Page last updated at 08:20 GMT, Sunday, 22 March 2009

Call for school travel shake-up

School bus
American-style yellow school buses have been introduced in the UK

Ministers and English local authorities must provide more alternatives to car travel for pupils, MPs have said.

The Commons Transport Committee said it was disappointed plans had not been in place before the introduction of 14-19 diplomas, which can mean more travel.

The committee recommended a move towards more walking, cycling and American-style yellow school buses.

The Department for Transport (DfT) said it would be looking at the committee's recommendations "in detail".

Three-mile rule

Some 30% of children go to school by car and there are concerns that more could be walking or cycling.

Some councils do offer free school buses but many stick to a rule that restricts their availability to children who live more than three miles from school.

The committee said the restriction should be reviewed and it criticised the government for rejecting the extension to children of concessionary fares currently available to pensioners and disabled travellers.

Travel should not present a barrier to accessing the new diploma courses
Louise Ellman
Commons Transport Committee

Transport company FirstGroup and former education secretary David Blunkett have campaigned for the introduction of American-style school buses which are free and have dedicated drivers.

But the MPs were worried about the cost and said that having buses which were only for the school run would mean some were used for just two hours a day.

Committee chairman Louise Ellman said: ''Young people deserve safe and affordable travel to education, leisure and employment.

"The journeys people make when young will influence their preferences and habits in adulthood.

"Both the Department for Children, Schools and Families (DCSF) and the Department for Transport urgently need to identify how they are going to ensure children and young adults are not denied opportunities because public transport is either inadequate or too costly."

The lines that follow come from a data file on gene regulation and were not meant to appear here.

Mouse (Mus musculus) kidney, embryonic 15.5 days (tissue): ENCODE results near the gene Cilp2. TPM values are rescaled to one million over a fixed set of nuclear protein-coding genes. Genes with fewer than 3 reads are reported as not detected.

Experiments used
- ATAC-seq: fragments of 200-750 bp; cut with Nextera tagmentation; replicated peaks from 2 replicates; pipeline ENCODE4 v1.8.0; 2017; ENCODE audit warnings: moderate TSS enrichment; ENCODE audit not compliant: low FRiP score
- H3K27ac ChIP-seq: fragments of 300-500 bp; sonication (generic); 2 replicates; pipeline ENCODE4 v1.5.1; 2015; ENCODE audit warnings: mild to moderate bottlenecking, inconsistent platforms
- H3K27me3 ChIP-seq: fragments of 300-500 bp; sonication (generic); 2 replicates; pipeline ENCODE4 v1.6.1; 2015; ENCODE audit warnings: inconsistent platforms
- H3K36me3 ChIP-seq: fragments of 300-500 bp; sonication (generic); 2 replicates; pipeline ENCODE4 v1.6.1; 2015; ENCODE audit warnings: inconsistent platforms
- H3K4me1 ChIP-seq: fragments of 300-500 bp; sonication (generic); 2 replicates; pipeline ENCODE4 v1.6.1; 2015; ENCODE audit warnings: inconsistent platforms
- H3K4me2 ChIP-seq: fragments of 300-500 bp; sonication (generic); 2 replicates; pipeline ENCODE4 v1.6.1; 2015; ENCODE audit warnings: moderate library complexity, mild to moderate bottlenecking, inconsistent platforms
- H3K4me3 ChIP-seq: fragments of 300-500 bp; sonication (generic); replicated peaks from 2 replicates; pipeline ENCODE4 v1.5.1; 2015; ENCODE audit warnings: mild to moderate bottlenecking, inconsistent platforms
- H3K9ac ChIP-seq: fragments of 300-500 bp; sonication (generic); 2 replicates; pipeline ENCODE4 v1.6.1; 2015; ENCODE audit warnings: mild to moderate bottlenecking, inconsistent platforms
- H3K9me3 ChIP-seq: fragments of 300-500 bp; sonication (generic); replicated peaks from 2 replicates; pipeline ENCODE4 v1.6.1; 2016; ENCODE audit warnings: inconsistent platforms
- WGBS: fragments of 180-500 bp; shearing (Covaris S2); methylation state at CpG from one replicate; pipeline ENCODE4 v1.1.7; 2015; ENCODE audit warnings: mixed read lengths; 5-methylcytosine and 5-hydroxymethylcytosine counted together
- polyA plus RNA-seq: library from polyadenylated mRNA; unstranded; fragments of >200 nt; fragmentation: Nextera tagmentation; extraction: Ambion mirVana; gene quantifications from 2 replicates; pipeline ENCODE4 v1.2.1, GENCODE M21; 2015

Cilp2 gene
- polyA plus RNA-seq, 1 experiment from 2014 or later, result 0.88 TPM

Transport funding

Former Green Party candidate for London mayor, Sian Berry, said "radical action" was needed to reverse the trend of driving over cycling or walking.

"It [the school run] has such effect on local air quality, a massive effect on congestion and of course effects on children's health and safety as they travel to school.

"So it's just very important that we deal with it."

The National Union of Teachers' education chief John Bangs said the report contained some "excellent ideas".

He said it was sensitive to parents whose children could not get community transport or car share with other families.

The DfT said it would consider the recommendations over the next two months before responding to Parliament.

A spokesman said: "The committee is right that 'there is no single magic bullet solution to improving school travel' - what works in some areas, simply won't in others.

"Travel costs should not be a barrier to any child going to school or college of their parents' choice. That's why we expanded free transport eligibility for poor families."

He added that a £140m scheme was set up in 2003 to help local authorities and head teachers encourage more pupils to walk, cycle or take the bus.

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